The first question I’ve got to ask myself is – did I really buy the Raspberry Pi to help my children learn about computers, or was it another tech toy for myself?
It could easily be the latter. I’ll happily spend hours plugging it in, installing things and tinkering around with the innards.
But I want it to be the former. This is hopefully going to be a blog about finding things to do with the Raspberry Pi with my six-year-old son and my three-year-old daughter.
So far, in there absence of leads and an SD card, all we’ve managed to do is open the box, have a good look at the board and plug it in to watch the red LED light up.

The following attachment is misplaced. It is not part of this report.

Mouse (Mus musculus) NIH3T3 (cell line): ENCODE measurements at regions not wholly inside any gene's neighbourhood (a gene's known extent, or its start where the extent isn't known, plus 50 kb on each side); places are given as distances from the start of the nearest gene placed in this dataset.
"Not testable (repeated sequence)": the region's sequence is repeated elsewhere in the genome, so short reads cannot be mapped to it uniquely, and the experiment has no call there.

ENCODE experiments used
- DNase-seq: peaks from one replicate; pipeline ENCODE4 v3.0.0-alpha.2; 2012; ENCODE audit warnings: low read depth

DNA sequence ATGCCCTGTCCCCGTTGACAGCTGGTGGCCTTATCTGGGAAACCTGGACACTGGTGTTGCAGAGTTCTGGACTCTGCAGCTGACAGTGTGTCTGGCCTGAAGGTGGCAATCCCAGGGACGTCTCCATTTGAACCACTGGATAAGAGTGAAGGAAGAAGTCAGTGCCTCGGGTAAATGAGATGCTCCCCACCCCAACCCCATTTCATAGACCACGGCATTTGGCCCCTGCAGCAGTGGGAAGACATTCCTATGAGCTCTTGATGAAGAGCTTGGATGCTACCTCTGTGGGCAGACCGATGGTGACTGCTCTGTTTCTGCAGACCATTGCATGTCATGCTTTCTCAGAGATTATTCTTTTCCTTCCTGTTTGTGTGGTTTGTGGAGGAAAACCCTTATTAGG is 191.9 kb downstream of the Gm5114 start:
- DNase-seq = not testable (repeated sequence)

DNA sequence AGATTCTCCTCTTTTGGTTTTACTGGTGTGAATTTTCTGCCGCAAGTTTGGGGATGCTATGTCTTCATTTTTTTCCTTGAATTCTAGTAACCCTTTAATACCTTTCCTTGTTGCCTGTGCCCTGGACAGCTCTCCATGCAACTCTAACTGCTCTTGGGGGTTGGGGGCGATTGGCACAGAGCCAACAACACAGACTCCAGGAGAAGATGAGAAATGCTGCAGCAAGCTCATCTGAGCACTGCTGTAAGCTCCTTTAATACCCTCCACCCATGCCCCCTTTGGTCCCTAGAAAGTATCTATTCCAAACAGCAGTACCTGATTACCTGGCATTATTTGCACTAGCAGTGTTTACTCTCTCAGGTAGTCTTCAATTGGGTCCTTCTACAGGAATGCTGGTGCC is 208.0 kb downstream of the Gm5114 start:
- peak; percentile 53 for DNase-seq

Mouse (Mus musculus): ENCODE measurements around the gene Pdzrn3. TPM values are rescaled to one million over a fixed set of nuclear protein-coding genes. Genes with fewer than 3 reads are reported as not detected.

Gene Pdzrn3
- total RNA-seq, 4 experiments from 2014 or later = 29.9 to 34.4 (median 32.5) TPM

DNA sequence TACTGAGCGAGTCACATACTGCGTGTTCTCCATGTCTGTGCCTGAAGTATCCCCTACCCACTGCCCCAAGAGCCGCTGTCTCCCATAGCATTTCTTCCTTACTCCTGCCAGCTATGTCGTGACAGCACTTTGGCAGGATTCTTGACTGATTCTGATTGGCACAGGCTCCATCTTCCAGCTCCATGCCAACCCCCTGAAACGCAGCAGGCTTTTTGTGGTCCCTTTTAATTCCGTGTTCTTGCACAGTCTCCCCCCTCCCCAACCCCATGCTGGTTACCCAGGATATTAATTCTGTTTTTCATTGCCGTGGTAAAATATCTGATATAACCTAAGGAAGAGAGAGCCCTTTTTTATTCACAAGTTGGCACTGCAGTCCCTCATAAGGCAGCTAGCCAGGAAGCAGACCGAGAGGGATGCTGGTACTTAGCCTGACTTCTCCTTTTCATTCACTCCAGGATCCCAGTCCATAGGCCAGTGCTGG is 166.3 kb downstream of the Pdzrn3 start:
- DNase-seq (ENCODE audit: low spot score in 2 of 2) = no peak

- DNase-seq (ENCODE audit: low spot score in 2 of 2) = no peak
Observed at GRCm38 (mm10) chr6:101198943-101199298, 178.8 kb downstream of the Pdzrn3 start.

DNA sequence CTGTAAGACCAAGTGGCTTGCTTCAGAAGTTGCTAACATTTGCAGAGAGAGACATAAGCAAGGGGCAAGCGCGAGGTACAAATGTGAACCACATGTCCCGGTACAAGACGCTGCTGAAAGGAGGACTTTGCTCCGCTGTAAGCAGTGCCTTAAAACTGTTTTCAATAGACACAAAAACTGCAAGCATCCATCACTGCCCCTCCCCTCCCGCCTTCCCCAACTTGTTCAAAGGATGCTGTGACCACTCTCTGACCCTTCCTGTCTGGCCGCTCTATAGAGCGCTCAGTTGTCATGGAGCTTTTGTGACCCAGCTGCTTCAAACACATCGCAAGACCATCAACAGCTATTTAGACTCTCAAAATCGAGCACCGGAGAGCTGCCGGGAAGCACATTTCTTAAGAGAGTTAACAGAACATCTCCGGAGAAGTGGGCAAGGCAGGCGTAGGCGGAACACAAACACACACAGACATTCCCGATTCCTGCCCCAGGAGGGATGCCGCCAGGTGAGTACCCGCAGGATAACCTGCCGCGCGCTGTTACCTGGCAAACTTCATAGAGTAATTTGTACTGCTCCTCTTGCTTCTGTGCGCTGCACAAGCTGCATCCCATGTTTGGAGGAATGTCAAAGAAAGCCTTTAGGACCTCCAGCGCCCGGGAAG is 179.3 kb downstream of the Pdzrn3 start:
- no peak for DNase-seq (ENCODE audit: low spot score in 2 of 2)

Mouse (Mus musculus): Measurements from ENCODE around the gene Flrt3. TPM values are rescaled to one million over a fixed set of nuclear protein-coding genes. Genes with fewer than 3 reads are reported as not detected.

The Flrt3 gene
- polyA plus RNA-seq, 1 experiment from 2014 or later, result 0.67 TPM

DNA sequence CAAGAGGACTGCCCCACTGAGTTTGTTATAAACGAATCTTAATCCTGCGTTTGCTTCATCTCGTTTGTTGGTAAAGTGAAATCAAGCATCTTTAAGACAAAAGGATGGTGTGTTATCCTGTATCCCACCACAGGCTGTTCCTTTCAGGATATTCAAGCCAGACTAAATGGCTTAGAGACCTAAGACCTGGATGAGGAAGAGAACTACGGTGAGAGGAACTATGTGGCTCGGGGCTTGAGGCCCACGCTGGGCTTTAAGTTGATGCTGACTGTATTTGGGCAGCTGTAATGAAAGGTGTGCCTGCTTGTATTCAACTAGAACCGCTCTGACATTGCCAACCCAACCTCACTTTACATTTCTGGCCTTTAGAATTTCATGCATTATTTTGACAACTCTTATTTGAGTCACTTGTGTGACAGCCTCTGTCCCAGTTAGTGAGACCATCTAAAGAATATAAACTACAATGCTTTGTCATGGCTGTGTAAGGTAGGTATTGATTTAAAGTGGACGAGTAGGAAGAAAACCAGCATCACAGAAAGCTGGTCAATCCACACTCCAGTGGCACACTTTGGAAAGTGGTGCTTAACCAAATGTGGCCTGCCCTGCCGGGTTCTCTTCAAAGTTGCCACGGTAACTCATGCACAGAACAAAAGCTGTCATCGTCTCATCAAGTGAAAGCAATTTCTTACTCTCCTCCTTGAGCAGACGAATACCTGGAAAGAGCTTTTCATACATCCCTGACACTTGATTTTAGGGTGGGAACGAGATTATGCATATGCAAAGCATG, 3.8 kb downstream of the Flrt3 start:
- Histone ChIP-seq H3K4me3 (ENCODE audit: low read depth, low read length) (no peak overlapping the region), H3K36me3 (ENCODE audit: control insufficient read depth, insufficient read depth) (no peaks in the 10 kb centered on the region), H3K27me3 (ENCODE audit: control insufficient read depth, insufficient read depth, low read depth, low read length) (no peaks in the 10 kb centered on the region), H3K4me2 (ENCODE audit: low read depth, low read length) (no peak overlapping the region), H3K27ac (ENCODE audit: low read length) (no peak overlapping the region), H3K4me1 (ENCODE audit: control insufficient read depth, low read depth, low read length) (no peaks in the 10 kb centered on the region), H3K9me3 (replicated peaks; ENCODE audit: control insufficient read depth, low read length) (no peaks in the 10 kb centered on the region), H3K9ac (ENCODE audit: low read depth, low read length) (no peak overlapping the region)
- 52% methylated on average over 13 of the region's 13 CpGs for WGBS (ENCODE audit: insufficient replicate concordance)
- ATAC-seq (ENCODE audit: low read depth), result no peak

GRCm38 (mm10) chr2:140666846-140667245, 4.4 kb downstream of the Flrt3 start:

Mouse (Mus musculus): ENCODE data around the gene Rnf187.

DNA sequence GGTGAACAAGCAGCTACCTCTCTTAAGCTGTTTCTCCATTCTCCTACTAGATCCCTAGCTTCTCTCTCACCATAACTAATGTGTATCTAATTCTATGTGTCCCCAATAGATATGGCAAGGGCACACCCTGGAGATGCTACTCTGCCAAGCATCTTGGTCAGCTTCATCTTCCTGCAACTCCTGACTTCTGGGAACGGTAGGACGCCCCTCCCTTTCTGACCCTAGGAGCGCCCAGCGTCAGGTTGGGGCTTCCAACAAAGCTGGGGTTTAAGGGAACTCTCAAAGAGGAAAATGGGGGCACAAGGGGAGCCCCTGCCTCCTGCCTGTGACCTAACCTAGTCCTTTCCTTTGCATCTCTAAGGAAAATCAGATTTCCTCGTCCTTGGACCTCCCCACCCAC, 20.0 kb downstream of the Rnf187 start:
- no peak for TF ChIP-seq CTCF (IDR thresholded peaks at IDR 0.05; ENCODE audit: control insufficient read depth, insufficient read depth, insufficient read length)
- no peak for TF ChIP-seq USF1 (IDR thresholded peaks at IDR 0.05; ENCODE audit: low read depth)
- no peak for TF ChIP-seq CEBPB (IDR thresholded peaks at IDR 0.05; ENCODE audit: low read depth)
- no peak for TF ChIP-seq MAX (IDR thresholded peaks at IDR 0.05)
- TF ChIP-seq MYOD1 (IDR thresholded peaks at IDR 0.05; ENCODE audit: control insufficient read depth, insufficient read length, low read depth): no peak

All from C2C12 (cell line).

Even with those few steps, we’ve achieved quite a lot. I’ve had a go at explaining what the various things on the board do. The chip in the middle is “kind of like the brain”. And the SD card that will go in the holder? “Well, that is kind of like the brain.”
We’ve also started to get used to the idea that a computer is not just plug-in-and-play entertainment box like our Nintendo DS. When you look at the inner workings – which are all that you have with a Raspberry Pi – it is clear that a computer is also a machine, as fascinating as any Transformer or Lego Bionicle.
Next step – get the thing working.